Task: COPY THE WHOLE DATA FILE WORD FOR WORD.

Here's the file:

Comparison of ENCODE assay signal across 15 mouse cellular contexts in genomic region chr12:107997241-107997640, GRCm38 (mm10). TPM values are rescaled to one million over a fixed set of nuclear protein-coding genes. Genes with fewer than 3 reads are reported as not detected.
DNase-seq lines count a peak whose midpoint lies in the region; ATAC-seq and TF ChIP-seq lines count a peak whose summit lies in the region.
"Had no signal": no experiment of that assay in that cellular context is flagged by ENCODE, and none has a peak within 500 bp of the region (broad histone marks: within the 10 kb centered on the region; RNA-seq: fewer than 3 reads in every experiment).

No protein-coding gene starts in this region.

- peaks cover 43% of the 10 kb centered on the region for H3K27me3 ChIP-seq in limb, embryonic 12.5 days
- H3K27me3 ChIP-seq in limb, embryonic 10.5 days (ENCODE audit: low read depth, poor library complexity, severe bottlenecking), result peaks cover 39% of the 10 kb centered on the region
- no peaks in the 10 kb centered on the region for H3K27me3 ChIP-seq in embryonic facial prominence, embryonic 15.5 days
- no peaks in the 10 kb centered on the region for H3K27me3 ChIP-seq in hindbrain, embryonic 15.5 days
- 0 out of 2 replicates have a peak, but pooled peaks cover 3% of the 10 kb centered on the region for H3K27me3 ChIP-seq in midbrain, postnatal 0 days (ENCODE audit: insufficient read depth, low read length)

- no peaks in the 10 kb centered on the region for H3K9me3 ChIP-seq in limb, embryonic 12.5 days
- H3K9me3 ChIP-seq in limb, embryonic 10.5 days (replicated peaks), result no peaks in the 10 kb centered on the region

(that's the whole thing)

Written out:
Comparison of ENCODE assay signal across 15 mouse cellular contexts in genomic region chr12:107997241-107997640, GRCm38 (mm10). TPM values are rescaled to one million over a fixed set of nuclear protein-coding genes. Genes with fewer than 3 reads are reported as not detected.
DNase-seq lines count a peak whose midpoint lies in the region; ATAC-seq and TF ChIP-seq lines count a peak whose summit lies in the region.
"Had no signal": no experiment of that assay in that cellular context is flagged by ENCODE, and none has a peak within 500 bp of the region (broad histone marks: within the 10 kb centered on the region; RNA-seq: fewer than 3 reads in every experiment).

No protein-coding gene starts in this region.

- peaks cover 43% of the 10 kb centered on the region for H3K27me3 ChIP-seq in limb, embryonic 12.5 days
- H3K27me3 ChIP-seq in limb, embryonic 10.5 days (ENCODE audit: low read depth, poor library complexity, severe bottlenecking), result peaks cover 39% of the 10 kb centered on the region
- no peaks in the 10 kb centered on the region for H3K27me3 ChIP-seq in embryonic facial prominence, embryonic 15.5 days
- no peaks in the 10 kb centered on the region for H3K27me3 ChIP-seq in hindbrain, embryonic 15.5 days
- 0 out of 2 replicates have a peak, but pooled peaks cover 3% of the 10 kb centered on the region for H3K27me3 ChIP-seq in midbrain, postnatal 0 days (ENCODE audit: insufficient read depth, low read length)

- no peaks in the 10 kb centered on the region for H3K9me3 ChIP-seq in limb, embryonic 12.5 days
- H3K9me3 ChIP-seq in limb, embryonic 10.5 days (replicated peaks), result no peaks in the 10 kb centered on the region